In June 2016, Mario Sergio — then the minister of seniors affairs — rose in the House to speak about Seniors' Month.
Two days later, he resigned his cabinet post and he hasn't spoken in the House, or at a committee, since. He told QP Briefing he hasn't returned to provincial parliament at all.
At the beginning of that year, Sergio said, he had planned to quit, but was urged not to.
"I approached my people at Queen's Park and I said I think I'm going to fold it, I think I'm going to quit," he told QP Briefing in an interview this week. "They already knew that I was not going to be running in the next election, and they said, 'Why, why, why,' and I said, 'Look, my wife has not been well."
The second session of the 41st parliament is now 14-months old. Looking back on the official record, it's clear that some members of Parliament have been far more active in the House debates than others.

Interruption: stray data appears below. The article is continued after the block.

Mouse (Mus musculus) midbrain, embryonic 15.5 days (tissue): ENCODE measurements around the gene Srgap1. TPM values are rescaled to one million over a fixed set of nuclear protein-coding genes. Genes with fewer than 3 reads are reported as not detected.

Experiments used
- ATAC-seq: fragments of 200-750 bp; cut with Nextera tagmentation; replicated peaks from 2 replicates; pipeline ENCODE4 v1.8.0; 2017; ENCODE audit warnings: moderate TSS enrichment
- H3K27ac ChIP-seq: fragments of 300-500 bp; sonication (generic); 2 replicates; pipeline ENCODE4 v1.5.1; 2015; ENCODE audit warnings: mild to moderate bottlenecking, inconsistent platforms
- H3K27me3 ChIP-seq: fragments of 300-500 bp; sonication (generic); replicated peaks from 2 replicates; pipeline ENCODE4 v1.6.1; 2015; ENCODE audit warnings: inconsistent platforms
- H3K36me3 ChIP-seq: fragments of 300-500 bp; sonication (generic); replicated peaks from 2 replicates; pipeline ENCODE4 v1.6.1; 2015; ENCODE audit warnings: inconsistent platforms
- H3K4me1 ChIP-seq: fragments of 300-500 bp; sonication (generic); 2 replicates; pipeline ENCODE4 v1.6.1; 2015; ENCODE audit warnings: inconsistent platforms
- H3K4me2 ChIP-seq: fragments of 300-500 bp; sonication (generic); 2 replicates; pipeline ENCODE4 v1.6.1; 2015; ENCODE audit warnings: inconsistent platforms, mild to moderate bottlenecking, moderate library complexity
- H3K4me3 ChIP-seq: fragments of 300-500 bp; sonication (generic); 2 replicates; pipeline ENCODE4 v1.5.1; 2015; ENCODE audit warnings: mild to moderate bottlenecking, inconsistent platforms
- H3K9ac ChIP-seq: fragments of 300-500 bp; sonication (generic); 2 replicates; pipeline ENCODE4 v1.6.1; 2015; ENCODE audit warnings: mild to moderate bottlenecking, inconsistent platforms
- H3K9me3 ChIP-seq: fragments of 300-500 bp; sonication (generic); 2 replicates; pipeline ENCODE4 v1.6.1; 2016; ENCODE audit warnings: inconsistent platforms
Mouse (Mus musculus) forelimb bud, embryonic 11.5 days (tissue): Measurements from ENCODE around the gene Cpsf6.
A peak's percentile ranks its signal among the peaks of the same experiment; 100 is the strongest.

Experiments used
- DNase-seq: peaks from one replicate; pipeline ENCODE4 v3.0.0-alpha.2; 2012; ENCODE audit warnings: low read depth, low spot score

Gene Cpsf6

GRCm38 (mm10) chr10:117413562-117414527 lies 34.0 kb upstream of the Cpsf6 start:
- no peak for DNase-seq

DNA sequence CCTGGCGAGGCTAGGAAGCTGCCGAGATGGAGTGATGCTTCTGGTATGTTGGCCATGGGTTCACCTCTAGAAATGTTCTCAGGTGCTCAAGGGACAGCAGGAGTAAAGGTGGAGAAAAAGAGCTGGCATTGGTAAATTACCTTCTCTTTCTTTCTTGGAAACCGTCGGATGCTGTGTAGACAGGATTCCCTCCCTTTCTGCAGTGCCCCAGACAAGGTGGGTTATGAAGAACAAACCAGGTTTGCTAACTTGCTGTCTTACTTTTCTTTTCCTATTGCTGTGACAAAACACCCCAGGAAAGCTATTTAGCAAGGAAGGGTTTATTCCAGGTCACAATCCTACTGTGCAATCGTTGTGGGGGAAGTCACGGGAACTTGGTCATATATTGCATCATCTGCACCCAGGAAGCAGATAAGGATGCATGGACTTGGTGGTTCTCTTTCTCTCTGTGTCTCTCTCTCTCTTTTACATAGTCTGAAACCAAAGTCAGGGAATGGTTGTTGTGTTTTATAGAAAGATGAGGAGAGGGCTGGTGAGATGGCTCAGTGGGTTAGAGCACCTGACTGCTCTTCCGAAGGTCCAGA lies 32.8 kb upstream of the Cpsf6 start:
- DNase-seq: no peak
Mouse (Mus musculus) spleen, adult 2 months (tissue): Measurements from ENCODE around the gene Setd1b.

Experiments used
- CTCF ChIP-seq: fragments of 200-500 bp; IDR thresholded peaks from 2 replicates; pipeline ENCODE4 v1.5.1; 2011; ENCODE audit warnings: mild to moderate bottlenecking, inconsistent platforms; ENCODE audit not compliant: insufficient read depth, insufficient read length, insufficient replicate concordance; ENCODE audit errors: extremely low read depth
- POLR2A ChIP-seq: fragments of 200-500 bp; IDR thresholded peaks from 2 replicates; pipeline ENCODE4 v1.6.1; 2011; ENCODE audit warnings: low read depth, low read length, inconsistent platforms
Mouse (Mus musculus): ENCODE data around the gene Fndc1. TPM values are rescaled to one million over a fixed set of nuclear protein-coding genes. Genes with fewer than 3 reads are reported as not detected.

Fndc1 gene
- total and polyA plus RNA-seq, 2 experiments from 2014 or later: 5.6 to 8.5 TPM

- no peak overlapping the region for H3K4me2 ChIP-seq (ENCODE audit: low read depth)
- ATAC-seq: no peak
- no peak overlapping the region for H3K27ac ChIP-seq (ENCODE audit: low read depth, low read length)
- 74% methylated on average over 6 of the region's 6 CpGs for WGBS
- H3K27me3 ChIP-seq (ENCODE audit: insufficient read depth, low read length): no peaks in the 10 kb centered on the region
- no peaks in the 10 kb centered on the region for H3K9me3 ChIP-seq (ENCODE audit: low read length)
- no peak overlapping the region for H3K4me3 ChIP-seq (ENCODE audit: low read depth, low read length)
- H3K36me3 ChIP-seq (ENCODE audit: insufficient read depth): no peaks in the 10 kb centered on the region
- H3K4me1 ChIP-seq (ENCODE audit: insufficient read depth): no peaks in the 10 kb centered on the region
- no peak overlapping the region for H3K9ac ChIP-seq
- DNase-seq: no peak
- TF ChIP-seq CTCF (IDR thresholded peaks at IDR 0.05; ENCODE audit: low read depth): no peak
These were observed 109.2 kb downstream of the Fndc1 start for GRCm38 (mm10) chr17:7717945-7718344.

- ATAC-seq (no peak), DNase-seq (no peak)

Those who've had little to say have diverse reasons: A few have been ill, while one Liberal backbencher says he'll only raise an issue in the House if he doesn't get what he wants working behind the scenes with his party first. One rogue opposition MPP says he was muzzled by the Progressive Conservative brass.
Sergio hasn't spoken at all, instead spending time caring for his wife.
At the other end of the spectrum, there's NDP MPP France Gélinas, who has risen to speak more than 500 times so far, according to the House Hansard, making her the member — who isn't a minister, a party leader or speaker of the house — who has spoken the most.
The following is a breakdown of the MPPs who spoke the most and the least this session.
The count comes from Hansard, and is as reliable as Ontario's official record. It reflects every record in the House Hansard where the member in question is recorded as the speaker, whether a short interjection or a lengthy speech. It includes each individual time they spoke during debates in Question Period and on various pieces of legislation, as well as in motions and member's statements, and the introductions of visitors, bills and petitions, etc.